Mar 31, 2012
You be the judge
On March 29th, 2012, Governors Rick Perry of Texas, Terry Branstad of Iowa, and Sam Brownback of Kansas, toured a Building Performance Institute, Inc. (BPI) facility and then took part in a subsequent nine-member panel featured at a press conference to express their support of BPI. The company has recently experienced serious economic fallout from what it says is an inaccurate and unsubstantiated accusation that BPI is adding unsafe and unhealthy products to its hamburger. BPI closed three of its four plants after a campaign against the product, dubbed "pink slime" by its critics, caused a consumer backlash. BPI has started fighting back with a massive public relations campaign.
"Dude, it's beef!"
"Let's call this product what it is and let 'pink slime' become a term of the past," Texas Gov. Rick Perry said this past Thursday after the tour. "Dude, it's beef!
Among the industry officials also taking part in the tour and panel were Gary Acuff, director of the Texas A&M University Center for Food Safety; Elisabeth Hagen, USDA Undersecretary for Food Safety; and Nancy Donley, past president of STOP, a non-profit organization she has spearheaded since her six-year-old son Alex died due to an E. coli poisoning in 1993. Acuff noted that sensationalized reports about the process used to obtain lean finely textured beef (LFTB) products for processing and the nutritional quality of the end product were a "misrepresentation of the characteristics of lean beef trimmings."
"It’s being called a cheap, low-quality product," Acuff says, but it's a safe, sustainable product borne from consumer demands over the past 30 years. It helps ensure that consumers have the lean products they desire. The process makes use of advanced intervention technology to reduce the risk of food-borne disease. It is a responsible use of as much use as possible of the lean meat from a beef carcass."
Gov. Sam Brownback noted that the media hype has already resulted in closure of a BPI facility in Kansas, which laid-off 300 employees. BPI facilities in Waterloo, IA, and Amarillo, TX, were also closed this week. Gov. Rick Perry commented that he was uncertain as to why the subject of LFTB had become such a focal point.
"Pink slime" is a term coined in a 2002 e-mail that former USDA microbiologist Gerald Zirnstein sent to his colleagues, expressing his concern over the quality of the beef products resulting from the use of ammonium hydroxide in the processing method. Ammonium hydroxide is ammonia combined with water. The compound is used extensively in food processing, including baked goods, cheeses, chocolates and puddings. The U.S. Food and Drug Administration affirmed use of ammonium hydroxide in 1974 after extensive review of scientific literature about the compound and a detailed rule making process. Use of ammonium hydroxide elevates pH in finished product. This is important, BPI says, because bacteria, especially gram-negative bacteria, like E coli 0157:H7 and salmonella, prefer an environment with a lower pH. By raising the pH, the odds of any pathogenic bacteria in the finished product are greatly reduced.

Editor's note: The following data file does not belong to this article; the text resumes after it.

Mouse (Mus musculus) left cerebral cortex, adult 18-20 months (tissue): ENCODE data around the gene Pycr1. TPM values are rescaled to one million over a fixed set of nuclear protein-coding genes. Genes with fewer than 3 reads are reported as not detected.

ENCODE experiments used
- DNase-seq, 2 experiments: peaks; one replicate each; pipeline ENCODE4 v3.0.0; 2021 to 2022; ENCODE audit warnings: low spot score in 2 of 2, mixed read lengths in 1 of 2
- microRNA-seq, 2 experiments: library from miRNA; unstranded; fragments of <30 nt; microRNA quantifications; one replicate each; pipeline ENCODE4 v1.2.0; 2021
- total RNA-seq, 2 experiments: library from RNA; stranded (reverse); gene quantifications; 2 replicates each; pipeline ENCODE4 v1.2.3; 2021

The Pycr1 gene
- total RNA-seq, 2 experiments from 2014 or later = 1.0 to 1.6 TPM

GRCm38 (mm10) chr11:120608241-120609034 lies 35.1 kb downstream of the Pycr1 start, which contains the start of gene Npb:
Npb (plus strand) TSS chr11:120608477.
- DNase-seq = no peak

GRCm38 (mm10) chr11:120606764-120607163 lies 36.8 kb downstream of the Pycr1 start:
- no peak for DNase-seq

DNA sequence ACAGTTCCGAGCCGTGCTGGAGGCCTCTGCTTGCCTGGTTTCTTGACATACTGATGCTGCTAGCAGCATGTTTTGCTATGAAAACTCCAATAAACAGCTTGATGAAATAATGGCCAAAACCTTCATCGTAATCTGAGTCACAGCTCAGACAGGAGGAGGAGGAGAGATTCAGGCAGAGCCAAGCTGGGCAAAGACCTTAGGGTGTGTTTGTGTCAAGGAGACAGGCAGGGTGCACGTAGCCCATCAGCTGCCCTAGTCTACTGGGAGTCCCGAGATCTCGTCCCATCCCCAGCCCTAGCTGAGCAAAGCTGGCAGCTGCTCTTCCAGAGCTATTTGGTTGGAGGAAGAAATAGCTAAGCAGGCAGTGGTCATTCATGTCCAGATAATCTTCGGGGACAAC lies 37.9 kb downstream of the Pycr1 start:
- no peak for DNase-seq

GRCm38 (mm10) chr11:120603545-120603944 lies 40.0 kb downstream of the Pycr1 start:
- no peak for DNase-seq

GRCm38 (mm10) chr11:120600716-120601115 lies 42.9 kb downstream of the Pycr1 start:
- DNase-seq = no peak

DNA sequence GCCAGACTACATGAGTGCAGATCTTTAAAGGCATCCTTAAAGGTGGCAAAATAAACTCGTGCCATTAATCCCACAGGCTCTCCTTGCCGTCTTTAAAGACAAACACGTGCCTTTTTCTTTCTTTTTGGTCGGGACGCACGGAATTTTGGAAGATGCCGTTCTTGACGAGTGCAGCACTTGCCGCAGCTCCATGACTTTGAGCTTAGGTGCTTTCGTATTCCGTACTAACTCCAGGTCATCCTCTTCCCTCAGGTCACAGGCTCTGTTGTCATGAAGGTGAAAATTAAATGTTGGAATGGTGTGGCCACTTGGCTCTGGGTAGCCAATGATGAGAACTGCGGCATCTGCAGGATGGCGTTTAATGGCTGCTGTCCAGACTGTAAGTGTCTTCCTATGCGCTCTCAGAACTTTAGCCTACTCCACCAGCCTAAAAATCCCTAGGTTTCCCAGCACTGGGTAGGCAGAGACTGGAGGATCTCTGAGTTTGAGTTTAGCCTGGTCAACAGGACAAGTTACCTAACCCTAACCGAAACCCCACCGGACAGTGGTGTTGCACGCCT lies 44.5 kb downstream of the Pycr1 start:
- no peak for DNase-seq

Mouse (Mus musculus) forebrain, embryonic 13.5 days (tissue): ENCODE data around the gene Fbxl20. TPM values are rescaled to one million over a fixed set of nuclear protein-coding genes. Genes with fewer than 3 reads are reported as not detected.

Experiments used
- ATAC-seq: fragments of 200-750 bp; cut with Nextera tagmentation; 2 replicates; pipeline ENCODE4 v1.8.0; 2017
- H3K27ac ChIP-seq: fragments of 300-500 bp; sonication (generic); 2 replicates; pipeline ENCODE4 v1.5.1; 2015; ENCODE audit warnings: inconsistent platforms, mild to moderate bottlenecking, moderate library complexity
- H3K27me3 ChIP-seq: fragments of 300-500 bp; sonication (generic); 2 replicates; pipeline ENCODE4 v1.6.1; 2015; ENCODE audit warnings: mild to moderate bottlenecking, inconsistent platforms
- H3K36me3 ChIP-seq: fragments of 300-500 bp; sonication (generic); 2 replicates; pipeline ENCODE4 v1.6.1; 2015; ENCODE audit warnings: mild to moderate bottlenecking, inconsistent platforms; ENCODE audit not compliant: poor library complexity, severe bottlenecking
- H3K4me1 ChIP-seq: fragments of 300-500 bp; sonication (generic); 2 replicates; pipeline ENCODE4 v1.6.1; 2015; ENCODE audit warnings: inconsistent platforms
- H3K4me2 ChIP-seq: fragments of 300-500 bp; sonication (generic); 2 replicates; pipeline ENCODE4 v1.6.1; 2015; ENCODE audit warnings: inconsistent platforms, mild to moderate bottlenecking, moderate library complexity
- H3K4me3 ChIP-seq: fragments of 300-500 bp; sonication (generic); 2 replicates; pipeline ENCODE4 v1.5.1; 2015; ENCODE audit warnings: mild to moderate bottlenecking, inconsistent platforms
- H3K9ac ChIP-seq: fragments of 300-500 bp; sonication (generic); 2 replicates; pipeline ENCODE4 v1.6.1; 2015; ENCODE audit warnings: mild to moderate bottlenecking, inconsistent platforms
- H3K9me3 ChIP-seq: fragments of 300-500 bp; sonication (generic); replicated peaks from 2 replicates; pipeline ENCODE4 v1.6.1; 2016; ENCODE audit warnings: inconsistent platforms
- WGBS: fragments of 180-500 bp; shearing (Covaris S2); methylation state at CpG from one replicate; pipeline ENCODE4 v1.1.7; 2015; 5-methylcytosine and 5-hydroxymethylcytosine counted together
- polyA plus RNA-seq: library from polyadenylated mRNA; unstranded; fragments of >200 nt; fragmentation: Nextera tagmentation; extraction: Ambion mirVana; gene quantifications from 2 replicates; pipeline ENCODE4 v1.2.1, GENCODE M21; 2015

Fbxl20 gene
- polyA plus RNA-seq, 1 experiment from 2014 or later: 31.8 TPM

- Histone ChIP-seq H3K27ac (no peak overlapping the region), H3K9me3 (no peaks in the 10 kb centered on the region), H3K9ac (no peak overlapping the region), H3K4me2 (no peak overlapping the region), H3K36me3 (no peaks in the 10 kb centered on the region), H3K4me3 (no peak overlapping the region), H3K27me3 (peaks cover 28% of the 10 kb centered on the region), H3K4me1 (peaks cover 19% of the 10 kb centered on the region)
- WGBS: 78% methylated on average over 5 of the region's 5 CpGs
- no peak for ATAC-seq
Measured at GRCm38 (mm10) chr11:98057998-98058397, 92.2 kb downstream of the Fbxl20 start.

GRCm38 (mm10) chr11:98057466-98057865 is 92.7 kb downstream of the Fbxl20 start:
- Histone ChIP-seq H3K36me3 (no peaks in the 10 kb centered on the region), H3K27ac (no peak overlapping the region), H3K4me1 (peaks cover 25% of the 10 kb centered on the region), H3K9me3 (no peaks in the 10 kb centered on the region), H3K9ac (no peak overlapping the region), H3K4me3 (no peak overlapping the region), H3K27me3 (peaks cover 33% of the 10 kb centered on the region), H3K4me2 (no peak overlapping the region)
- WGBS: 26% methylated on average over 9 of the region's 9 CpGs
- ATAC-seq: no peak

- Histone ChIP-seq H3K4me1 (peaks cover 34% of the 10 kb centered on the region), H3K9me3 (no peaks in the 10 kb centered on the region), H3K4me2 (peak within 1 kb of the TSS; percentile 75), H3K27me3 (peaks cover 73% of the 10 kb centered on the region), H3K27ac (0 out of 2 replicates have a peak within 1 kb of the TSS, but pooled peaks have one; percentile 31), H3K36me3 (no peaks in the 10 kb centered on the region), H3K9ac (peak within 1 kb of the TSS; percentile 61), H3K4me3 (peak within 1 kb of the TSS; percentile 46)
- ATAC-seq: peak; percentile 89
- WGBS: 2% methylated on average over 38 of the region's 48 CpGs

The USDA will not eliminate hamburger containing LFTB from school food choices, primarily because of the nutritional, low-fat quality and cost-effectiveness of the meat. Schools, however, will be able to choose whether or not they purchase hamburger containing LFTB, although alternative products are more costly.
As consumers demanded answers to these questions, commercial beef producers will have their hands full dispelling myths and correcting misinformation. Discover Magazine recently published an article that looks at both sides of the conversation and ultimately concludes that the ruckus came from the media, and the pink slime controversy is nothing to be scared about.
Here’s an excerpt from that magazine article:
"What’s more interesting to me – and what hasn’t been covered especially well in the slime stories – is that foods that are ammonia-processed are remarkably widespread. Among them are breads, pastries, cheeses, chocolates, breakfast cereals, sports drinks, fruits, vegetables….in other words, if we’re going to worry about chemical processing, beef products need to stand in line.
"The real issue here is transparency. Our government should not be colluding with private industry in hiding additives from the consumer. And, in fact, there are signs that the USDA is tending to agree. USDA’s Elizabeth Hagen, emphasized that the product is considered safe and added: "It seems to me that the larger issue here is labeling and transparency."
Well folks, it’s time for you to make a choice about what you want your family to eat? Whether a BEEF producer raises his or her cattle on 100% Grass Pastures or in a Feed-lot is not the issue. This latest smack in the face to BEEF is widespread and all encompassing to the entire BEEF industry. Arm your self with knowledge and shop smart! As I always say, BUY FRESH, BUY LOCAL and be safe. But most of all, arm yourself with knowledge about the producer you buy your food from. NOT TELEVISION MEDIA!! In my opinion, processed food is rarely good for anyone. The fresher the better, and the less processed the safer.
You be the judge.